Rice makes surprise visit to Lebanon

Condoleezza Rice, the US secretary of state, has made a brief visit to Lebanon under tight security.

    Rice (R) met Fouad Siniora, the Lebanese prime minister

    Rice told reporters as she flew into Beirut from Saudi Arabia on Thursday the purpose of her visit was to support the Lebanese government.

    "The sole purpose of the trip is to express support for the Lebanese people and the Lebanese government as they continue to try to recover fully their sovereignty," she said.

    She later said after talks with Fuad Siniora, the Lebanese prime minister, that it was "time to reiterate and to affirm the firm support of the United States of America for the Lebanese people".
    Rice's visit came as political tension was rising in Lebanon where the majority anti-Syrian coalition has launched a campaign to unseat Emile Lahoud, the Lebanese president and a close ally to Damascus. 

    In a snub, Rice avoided meeting Lahoud and suggested he should resign because of his links to the past when as recently as a year ago Lebanon was effectively run from Damascus.
    "They need a presidency that looks forward not back and that defends Lebanese sovereignty but it is a decision that they will have to make," Rice said. 

    "The sole purpose of the trip is to express support for the Lebanese people and the Lebanese government as they continue to try to recover fully their sovereignty"

    Condoleezza Rice,
    US secretary of state

    Due to security fears in a country where several anti-Syrian figures have been killed in recent months, Rice did not announce her trip before leaving earlier on Thursday from Saudi Arabia.
    During her four-hour visit she met officials and politicians who are trying to establish Lebanon's independence from Syria which, until last year, had thousands of troops based in its tiny neighbour.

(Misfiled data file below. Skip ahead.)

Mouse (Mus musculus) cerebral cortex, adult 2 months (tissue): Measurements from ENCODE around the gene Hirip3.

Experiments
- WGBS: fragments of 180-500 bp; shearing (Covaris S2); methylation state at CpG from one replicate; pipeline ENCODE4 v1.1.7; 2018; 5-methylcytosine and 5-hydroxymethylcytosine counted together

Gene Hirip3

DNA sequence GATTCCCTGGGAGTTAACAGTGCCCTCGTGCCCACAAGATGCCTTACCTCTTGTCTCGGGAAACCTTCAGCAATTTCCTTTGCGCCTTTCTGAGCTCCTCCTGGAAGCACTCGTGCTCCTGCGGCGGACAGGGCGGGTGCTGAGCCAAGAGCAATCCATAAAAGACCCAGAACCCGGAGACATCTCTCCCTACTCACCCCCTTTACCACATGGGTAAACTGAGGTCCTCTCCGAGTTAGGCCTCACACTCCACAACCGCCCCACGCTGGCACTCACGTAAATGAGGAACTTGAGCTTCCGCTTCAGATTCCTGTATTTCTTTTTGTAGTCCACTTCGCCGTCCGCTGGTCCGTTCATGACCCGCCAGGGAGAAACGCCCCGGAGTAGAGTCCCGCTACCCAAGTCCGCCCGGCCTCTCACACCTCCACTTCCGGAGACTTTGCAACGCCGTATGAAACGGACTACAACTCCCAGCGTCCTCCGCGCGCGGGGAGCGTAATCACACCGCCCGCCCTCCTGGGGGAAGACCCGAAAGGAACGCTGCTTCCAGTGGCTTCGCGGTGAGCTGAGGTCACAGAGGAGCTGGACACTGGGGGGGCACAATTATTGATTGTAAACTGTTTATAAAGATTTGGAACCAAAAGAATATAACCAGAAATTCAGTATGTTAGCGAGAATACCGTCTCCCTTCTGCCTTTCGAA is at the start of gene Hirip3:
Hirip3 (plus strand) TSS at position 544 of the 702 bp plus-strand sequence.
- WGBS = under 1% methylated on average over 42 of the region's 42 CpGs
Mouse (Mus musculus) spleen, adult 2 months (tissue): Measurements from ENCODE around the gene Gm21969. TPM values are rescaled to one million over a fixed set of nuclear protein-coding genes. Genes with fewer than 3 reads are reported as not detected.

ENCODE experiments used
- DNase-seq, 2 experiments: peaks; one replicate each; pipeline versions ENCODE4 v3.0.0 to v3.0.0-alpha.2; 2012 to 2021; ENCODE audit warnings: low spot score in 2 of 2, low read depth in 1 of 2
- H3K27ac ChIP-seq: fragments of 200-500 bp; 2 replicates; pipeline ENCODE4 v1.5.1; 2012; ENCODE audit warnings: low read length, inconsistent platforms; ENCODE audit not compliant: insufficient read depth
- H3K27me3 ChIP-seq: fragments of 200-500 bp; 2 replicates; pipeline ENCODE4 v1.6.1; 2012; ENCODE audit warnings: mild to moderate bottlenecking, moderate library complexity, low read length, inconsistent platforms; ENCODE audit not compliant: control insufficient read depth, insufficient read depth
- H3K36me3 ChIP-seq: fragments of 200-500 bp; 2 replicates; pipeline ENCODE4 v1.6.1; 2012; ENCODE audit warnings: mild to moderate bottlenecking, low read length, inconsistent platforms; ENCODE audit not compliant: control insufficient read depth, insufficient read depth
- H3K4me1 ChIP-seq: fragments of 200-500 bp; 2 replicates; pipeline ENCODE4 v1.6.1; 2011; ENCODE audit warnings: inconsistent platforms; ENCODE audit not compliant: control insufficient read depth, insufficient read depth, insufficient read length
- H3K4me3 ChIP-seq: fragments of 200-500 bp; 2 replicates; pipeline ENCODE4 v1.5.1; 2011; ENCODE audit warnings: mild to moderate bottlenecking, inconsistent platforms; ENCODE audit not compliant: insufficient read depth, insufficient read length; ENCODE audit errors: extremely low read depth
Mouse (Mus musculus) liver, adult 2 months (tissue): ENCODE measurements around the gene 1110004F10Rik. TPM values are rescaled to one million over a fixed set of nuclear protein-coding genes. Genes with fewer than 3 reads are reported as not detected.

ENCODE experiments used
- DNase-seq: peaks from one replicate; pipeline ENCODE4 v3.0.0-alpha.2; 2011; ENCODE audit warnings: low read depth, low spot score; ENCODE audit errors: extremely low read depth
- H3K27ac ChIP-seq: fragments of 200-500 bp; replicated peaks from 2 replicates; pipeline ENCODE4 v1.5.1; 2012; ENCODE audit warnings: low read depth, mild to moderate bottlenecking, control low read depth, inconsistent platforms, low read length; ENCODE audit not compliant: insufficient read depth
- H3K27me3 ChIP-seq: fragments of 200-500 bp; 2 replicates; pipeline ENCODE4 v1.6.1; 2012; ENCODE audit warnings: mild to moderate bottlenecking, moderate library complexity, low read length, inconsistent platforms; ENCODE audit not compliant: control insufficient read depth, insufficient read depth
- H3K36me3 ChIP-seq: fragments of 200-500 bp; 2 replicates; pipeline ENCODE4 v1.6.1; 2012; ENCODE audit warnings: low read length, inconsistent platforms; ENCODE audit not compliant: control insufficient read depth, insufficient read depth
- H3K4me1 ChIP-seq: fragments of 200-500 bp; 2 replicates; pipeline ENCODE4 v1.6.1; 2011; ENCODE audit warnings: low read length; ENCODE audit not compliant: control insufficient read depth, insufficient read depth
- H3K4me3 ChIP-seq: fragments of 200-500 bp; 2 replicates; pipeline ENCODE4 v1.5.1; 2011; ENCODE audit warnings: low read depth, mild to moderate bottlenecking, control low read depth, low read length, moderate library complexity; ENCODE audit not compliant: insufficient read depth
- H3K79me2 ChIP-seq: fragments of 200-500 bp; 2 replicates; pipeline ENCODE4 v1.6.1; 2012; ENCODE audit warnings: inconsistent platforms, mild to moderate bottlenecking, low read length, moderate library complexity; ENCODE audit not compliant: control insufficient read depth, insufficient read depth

Rice reiterated Washington's call for disarming anti-Israel Hizb Allah fighters in line with UN Security Council Resolution 1559, but indicated there was no deadline for the government to do so.
    "This is part of an evolutionary process that is going on in Lebanon and we have tried to be supportive of that process that the Lebanese themselves are carrying out," she said. "But there is no doubt that 1559 is going to have to be implemented."

    Siniora, in apparent reference to the time the Bush administration has given him to tackle Hizb Allah, said: "Really, I appreciate as well the show of patience that Secretary Rice has been showing to Lebanon."
    Rice also said Syria needed to cooperate fully with a UN investigation into the killing just over a year ago of Rafiq al-Hariri, a former prime minister, which many people blame on Damascus.
    Rice held talks with top anti-Syrian politicians Walid Jumblatt and Saad al-Hariri, son of the slain ex-prime minister. She also met Maronite Christian cleric, Cardinal Nasrallah Sfeir.
    Rice, who initially said she would only speak on the phone with Nabih Berri, parliament speaker, another close ally to Damascus, later changed her plans and paid him a brief visit.

    SOURCE: Reuters


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